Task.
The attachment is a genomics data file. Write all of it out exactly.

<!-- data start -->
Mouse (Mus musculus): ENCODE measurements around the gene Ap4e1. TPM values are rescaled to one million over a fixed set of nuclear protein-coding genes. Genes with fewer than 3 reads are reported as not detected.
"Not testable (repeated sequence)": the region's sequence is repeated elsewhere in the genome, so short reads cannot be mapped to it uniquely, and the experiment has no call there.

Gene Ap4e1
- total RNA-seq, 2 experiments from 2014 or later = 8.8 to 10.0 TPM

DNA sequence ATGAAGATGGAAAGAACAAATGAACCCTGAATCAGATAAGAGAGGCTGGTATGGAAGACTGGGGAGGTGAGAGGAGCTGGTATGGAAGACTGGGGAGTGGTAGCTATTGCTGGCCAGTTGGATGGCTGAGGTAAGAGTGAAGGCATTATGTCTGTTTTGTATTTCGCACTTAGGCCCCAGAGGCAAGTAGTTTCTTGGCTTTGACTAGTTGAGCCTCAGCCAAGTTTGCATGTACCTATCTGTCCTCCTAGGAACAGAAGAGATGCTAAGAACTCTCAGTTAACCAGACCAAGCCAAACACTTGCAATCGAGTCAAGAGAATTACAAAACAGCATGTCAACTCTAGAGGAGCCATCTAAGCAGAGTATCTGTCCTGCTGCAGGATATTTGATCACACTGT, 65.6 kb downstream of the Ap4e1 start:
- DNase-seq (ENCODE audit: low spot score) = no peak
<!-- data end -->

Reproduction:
Mouse (Mus musculus): ENCODE measurements around the gene Ap4e1. TPM values are rescaled to one million over a fixed set of nuclear protein-coding genes. Genes with fewer than 3 reads are reported as not detected.
"Not testable (repeated sequence)": the region's sequence is repeated elsewhere in the genome, so short reads cannot be mapped to it uniquely, and the experiment has no call there.

Gene Ap4e1
- total RNA-seq, 2 experiments from 2014 or later = 8.8 to 10.0 TPM

DNA sequence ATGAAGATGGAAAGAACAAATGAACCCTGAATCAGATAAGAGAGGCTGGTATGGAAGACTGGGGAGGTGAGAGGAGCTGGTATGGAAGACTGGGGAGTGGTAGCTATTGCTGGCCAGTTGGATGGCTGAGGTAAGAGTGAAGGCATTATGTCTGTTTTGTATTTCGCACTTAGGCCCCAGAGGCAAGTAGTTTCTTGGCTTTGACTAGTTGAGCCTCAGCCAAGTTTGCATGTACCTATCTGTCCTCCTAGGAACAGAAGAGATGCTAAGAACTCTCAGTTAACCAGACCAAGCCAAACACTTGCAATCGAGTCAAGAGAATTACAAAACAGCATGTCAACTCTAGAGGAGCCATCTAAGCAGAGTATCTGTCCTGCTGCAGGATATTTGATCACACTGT, 65.6 kb downstream of the Ap4e1 start:
- DNase-seq (ENCODE audit: low spot score) = no peak